Skin Cancer Screening
What is a skin cancer screening?
A skin cancer screening is similar to a physical exam, but just for the skin. Instead of the doctor listening to your lungs and heart, he/she will look at all your moles and skin blemishes to determine if you have any that could be dangerous. The screening is performed by a dermatologist trained in identifying skin cancers at their earliest stages.
Should I have a skin cancer screening?
Whether or not you should undergo a skin cancer screening depends on a number of factors. These include age, skin color, history of sunburns, number of moles, previous history, and family history. Every patient is unique and your dermatologist or primary doctor can tell you if a skin cancer screening should be performed.
How often should I undergo a skin cancer screening?
When you come for your first screening, your dermatologist will talk to you about your individual risk and make a recommendation on how often you should be screened. Some patients don’t need to return for routine screening, while others may need to come back yearly or sooner.
What are the benefits of a skin cancer screening?
Skin cancer screenings let the doctor identify dangerous spots on your skin as early as possible. The earlier a dangerous spot is identified, the easier it is to treat and the better your outcome will be. Many pre-skin cancers can be easily treated in the office without surgery.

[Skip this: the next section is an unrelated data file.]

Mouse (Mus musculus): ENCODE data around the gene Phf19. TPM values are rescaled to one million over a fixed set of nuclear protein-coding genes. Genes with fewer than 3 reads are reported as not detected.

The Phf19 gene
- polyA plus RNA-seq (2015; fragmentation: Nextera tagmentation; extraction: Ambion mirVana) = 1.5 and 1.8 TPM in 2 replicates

What will happen during my screening?
You will be brought into an exam room and asked to change into a gown. Some patients elect to keep their underwear on, while others prefer a full screening of all skin. You will be asked about your risk factors and then the doctor will thoroughly look at your skin one area at a time. Sometimes the doctor will see a mole or blemish and want to magnify it to look at subtle details. The entire exam can last from just a few minutes to much longer, all depending on the condition of your skin and how many spots the doctor has to look closely at.
What happens if the doctor finds a spot that could be cancer?
The doctor will discuss your options with you. If a biopsy is needed, the doctor will offer you one that same day. Most patients prefer to have the biopsy done at the same visit, but occasionally a patient will want to schedule for another day.